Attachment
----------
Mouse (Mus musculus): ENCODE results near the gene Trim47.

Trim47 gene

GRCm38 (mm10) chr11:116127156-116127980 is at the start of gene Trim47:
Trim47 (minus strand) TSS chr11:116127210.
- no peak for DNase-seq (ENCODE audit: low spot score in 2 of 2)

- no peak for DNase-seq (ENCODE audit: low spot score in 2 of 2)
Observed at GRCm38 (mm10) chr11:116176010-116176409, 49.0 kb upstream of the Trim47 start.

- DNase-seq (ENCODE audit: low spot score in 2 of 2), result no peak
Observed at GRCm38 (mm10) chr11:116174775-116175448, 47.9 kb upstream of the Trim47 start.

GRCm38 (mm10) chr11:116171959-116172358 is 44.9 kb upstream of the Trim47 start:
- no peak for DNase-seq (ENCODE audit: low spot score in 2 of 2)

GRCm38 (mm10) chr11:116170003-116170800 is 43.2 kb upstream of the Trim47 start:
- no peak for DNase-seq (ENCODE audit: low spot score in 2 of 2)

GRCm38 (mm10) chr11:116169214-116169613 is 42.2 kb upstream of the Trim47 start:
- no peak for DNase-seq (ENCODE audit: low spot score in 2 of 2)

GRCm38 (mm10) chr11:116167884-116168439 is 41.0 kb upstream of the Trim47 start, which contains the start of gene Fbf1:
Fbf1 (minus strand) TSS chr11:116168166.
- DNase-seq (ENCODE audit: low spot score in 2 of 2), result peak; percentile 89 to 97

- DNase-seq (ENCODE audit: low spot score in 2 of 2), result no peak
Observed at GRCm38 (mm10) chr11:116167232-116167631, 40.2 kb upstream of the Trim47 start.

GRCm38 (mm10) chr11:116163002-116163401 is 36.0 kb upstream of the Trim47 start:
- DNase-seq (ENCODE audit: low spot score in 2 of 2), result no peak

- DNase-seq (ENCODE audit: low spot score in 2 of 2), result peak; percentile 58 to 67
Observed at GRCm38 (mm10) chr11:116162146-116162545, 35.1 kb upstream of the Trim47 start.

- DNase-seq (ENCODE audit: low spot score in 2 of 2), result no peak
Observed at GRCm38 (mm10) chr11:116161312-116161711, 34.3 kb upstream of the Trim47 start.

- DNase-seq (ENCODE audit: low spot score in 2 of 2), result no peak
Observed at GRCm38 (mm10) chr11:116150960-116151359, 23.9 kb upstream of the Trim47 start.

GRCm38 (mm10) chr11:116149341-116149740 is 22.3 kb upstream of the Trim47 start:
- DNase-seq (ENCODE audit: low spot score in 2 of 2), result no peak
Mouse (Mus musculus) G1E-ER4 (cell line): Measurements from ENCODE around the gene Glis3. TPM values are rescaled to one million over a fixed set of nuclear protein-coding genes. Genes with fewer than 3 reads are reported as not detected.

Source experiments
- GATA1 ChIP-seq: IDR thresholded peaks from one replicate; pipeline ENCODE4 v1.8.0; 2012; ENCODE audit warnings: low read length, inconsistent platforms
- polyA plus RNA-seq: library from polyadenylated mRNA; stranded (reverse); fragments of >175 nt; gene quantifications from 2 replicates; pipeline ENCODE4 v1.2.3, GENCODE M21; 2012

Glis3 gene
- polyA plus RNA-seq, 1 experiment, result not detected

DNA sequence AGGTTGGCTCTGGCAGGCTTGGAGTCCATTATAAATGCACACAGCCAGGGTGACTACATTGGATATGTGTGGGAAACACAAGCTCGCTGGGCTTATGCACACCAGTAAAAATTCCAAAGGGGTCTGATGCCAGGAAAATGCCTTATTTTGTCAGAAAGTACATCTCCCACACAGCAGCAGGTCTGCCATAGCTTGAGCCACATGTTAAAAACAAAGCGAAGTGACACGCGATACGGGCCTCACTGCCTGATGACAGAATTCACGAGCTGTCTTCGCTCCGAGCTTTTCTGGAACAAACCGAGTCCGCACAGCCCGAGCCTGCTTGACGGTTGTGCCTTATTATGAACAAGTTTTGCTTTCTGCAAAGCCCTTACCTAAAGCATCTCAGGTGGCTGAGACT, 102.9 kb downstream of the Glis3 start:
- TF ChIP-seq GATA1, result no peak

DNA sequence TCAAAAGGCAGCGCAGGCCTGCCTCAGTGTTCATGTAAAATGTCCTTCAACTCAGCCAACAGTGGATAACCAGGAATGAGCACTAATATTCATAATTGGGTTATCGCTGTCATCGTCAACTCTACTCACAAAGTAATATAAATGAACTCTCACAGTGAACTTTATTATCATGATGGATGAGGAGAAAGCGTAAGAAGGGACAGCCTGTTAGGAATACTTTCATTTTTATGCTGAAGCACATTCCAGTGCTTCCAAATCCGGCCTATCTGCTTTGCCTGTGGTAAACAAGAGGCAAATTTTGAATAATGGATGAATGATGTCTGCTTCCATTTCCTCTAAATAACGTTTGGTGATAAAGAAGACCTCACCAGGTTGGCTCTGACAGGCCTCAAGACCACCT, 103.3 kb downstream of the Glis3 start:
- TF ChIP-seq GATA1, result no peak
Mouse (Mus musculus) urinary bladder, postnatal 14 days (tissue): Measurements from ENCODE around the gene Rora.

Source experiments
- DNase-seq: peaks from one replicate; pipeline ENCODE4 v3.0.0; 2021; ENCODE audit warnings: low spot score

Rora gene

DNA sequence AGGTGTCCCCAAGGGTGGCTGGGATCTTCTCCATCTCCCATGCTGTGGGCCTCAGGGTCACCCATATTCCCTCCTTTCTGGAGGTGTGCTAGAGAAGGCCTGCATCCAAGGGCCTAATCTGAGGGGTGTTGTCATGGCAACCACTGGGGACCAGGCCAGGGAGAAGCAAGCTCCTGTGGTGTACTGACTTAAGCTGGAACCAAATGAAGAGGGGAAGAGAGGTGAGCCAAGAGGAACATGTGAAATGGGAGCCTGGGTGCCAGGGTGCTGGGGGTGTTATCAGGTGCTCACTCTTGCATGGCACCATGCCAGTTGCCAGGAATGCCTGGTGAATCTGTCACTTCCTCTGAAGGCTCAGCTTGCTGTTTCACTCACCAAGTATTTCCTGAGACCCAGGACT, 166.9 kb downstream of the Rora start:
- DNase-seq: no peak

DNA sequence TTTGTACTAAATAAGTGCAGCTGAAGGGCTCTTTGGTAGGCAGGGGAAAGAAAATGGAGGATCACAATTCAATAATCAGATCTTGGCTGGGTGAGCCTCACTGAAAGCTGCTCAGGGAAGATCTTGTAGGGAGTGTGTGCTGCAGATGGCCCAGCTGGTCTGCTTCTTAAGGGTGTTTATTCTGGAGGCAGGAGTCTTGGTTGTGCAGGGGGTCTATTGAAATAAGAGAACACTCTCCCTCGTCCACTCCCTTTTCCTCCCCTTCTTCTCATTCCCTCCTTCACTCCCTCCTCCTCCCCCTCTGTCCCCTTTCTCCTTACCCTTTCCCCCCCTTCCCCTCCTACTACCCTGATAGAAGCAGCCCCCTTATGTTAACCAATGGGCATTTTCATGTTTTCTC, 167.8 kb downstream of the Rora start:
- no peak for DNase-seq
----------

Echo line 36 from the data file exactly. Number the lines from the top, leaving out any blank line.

- polyA plus RNA-seq, 1 experiment, result not detected